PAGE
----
One Person Dies in UK Due to E. Coli Outbreak in Salad

According to the UK Health Security Agency, one individual has died in England as a result of the continuing E. coli epidemic.

The individual passed away in May due to complications with preexisting health issues.

Although the UKHSA reports that only one of two fatalities in England within a month of contracting the current strain of STEC was likely associated with the infection, the other victim also had preexisting health issues.

Several supermarket sandwiches that had salad leaves in them are believed to have triggered the E. coli epidemic.

The number of reported cases is already declining, which gives optimism that the epidemic may have stopped, and all of the patients that have been recorded so far had symptoms before 4 June.  As a precaution, some food producers pulled certain items off store shelves.

According to the Food Standards Agency (FSA), an E. coli (STEC) O145 epidemic has been linked to lettuce in the United Kingdom. Several sandwich makers have retracted and recalled a variety of sandwiches. 

A total of 275 cases of E. coli O145 have been reported in the United Kingdom as of June 25th.  

One hundred eighty-two were reported in England, 4 in Northern Ireland, 58 in Scotland, and 31 in Wales.  Hospitalization has been necessary for at least 122 individuals since the epidemic started.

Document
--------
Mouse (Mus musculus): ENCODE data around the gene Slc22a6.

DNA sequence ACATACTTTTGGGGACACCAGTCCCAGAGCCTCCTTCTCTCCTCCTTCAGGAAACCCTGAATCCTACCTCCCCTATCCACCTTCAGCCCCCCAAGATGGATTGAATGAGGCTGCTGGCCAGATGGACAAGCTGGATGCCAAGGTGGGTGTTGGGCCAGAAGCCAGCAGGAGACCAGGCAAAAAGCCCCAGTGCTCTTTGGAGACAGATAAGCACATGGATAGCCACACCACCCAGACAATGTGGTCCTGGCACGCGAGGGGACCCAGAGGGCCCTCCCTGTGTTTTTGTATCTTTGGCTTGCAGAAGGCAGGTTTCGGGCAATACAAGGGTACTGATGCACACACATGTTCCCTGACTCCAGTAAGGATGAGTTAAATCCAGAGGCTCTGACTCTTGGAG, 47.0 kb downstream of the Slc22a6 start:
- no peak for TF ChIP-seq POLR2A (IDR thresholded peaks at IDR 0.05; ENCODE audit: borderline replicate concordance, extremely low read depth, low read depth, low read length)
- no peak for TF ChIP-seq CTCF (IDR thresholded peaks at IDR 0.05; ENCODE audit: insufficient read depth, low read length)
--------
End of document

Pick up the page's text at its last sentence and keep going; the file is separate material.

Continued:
Although rates are decreasing, experts anticipate that the number of individuals infected with E. coli might rise due to untested patients. 

The beneficial bacteria Escherichia coli (E. coli) aids in digestion, vitamin production, and defense against pathogenic microbes; it is ubiquitous in the environment, food, water, and intestines. Diarrhea, UTIs, pneumonia, and sepsis are among the symptoms that may be caused by some strains of E. coli.

Uncomplicated E. coli infections, which may be treated at home, can persist for up to two weeks. While the majority of individuals make a full recovery, some, such as young children or individuals with preexisting illnesses, may have severe illness. People should see a doctor if they are worried they may have an E. coli infection. 

You may lessen your chances of contracting or spreading an illness by following these simple steps: washing your hands with soap and warm water, cooking meals to the proper temperatures, and staying away from individuals who are sick or in nursing homes.

Take a break from work, school, or the nursery for at least 48 hours until you no longer feel sick.